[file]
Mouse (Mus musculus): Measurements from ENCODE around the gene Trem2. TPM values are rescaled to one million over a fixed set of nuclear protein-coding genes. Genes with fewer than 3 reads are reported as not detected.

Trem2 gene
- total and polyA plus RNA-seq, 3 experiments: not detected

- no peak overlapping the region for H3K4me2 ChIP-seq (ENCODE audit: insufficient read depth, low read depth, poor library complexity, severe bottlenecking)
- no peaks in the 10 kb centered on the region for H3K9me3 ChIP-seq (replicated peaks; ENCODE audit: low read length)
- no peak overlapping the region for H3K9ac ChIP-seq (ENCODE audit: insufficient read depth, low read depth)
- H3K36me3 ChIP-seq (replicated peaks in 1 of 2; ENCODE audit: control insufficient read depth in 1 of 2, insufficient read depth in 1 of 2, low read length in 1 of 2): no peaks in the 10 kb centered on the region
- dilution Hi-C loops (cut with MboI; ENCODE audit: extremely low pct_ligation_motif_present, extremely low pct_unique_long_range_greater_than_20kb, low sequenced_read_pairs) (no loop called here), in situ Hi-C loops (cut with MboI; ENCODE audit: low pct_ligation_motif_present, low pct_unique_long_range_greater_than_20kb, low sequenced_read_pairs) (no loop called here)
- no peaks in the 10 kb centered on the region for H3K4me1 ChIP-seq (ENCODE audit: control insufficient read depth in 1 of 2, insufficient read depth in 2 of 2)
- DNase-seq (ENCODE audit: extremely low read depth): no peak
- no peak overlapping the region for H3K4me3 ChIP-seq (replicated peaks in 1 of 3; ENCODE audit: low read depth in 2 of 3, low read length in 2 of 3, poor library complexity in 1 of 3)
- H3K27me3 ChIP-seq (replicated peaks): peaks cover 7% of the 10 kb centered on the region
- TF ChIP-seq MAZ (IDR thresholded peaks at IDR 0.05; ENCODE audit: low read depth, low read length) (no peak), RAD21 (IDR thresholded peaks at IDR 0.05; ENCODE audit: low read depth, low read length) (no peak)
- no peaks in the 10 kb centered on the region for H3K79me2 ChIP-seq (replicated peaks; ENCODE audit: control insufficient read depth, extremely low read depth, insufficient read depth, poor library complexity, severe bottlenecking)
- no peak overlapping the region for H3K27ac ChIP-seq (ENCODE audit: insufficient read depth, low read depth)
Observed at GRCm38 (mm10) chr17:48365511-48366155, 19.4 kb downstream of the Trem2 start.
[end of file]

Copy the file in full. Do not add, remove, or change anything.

Mouse (Mus musculus): Measurements from ENCODE around the gene Trem2. TPM values are rescaled to one million over a fixed set of nuclear protein-coding genes. Genes with fewer than 3 reads are reported as not detected.

Trem2 gene
- total and polyA plus RNA-seq, 3 experiments: not detected

- no peak overlapping the region for H3K4me2 ChIP-seq (ENCODE audit: insufficient read depth, low read depth, poor library complexity, severe bottlenecking)
- no peaks in the 10 kb centered on the region for H3K9me3 ChIP-seq (replicated peaks; ENCODE audit: low read length)
- no peak overlapping the region for H3K9ac ChIP-seq (ENCODE audit: insufficient read depth, low read depth)
- H3K36me3 ChIP-seq (replicated peaks in 1 of 2; ENCODE audit: control insufficient read depth in 1 of 2, insufficient read depth in 1 of 2, low read length in 1 of 2): no peaks in the 10 kb centered on the region
- dilution Hi-C loops (cut with MboI; ENCODE audit: extremely low pct_ligation_motif_present, extremely low pct_unique_long_range_greater_than_20kb, low sequenced_read_pairs) (no loop called here), in situ Hi-C loops (cut with MboI; ENCODE audit: low pct_ligation_motif_present, low pct_unique_long_range_greater_than_20kb, low sequenced_read_pairs) (no loop called here)
- no peaks in the 10 kb centered on the region for H3K4me1 ChIP-seq (ENCODE audit: control insufficient read depth in 1 of 2, insufficient read depth in 2 of 2)
- DNase-seq (ENCODE audit: extremely low read depth): no peak
- no peak overlapping the region for H3K4me3 ChIP-seq (replicated peaks in 1 of 3; ENCODE audit: low read depth in 2 of 3, low read length in 2 of 3, poor library complexity in 1 of 3)
- H3K27me3 ChIP-seq (replicated peaks): peaks cover 7% of the 10 kb centered on the region
- TF ChIP-seq MAZ (IDR thresholded peaks at IDR 0.05; ENCODE audit: low read depth, low read length) (no peak), RAD21 (IDR thresholded peaks at IDR 0.05; ENCODE audit: low read depth, low read length) (no peak)
- no peaks in the 10 kb centered on the region for H3K79me2 ChIP-seq (replicated peaks; ENCODE audit: control insufficient read depth, extremely low read depth, insufficient read depth, poor library complexity, severe bottlenecking)
- no peak overlapping the region for H3K27ac ChIP-seq (ENCODE audit: insufficient read depth, low read depth)
Observed at GRCm38 (mm10) chr17:48365511-48366155, 19.4 kb downstream of the Trem2 start.